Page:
“Paris Afternoon”

“Paris Afternoon”




1917 - 2001

American School

“Paris Afternoon”  

Oil on artist’s board, signed and dated ‘62 and signed, inscribed and dated on reverse

53.5 x 64.7 cms

20 x 30 inches

Overall framed size 73 x 83 cms

                                283/4 x 325/8 inches

Provenance: Maxwell Fine Paintings, San Francisco


Mentor Huebner had several careers simultaneously during his lifetime. Born on 17th July 1917 in Boyle Heights, East Los Angeles, he was of German, Austro-Hungarian and Swedish descent.

Largely self taught, Huebner was a passionate post-Impressionist artist who painted views not only in and around Los Angeles and the costal environs of his native California, but also in France, in particular Paris and Normandy, and in Spain. He became a well-known and respected artist holding about fifty one-man shows and also exhibiting at the Museum of Modern Art in New York, Washington D.C., and the Smithsonian.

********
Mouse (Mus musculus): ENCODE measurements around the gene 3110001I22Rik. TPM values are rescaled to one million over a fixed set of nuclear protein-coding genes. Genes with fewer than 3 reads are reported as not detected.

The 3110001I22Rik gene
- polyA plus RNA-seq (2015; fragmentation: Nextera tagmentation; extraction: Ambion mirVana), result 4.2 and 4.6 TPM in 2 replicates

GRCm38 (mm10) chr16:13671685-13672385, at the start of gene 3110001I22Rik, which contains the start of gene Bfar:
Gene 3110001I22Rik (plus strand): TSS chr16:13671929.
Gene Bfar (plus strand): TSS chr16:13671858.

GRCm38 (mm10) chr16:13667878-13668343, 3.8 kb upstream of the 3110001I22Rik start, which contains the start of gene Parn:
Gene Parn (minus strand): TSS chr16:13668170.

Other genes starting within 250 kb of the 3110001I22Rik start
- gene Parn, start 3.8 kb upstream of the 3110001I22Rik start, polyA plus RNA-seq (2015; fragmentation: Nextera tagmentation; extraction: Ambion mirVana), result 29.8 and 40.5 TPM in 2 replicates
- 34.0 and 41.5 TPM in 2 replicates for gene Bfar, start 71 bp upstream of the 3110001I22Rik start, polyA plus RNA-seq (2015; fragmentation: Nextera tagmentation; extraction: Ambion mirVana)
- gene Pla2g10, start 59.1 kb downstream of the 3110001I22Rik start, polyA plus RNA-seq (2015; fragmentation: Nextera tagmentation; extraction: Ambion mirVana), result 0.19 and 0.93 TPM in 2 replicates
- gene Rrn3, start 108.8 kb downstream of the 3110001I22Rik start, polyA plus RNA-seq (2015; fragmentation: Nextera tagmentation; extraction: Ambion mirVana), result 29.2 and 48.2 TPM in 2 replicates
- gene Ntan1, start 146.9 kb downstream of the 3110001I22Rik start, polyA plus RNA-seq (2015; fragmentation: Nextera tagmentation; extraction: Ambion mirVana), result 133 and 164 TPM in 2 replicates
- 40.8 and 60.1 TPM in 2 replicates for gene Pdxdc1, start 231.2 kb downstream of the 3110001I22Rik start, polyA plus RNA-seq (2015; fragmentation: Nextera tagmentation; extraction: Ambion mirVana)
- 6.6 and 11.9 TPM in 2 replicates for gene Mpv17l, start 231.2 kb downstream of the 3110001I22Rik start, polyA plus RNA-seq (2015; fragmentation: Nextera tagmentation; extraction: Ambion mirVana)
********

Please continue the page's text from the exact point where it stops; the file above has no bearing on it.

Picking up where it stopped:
In conjunction with this, apart from being an art teacher and an architectural designer, Huebner was probably most renowned for his work in the Hollywood film industry. He worked on about two hundred and fifty films as a primary productions illustrator and other artistic facets employed in film making. Ridley Scott used him in the cult film “Blade Runner” based on a Philip K Dick story and was moved to eulogise of him that Huebner was the “patron saint of illustrators”. Some of the other films in which he was involved include: “Bramstoker’s Dracula”, “Funny Girl”, “Flash Gordon” and “Ben Hur” for which he story-boarded the legendary chariot race.

He died on 19th March 2001.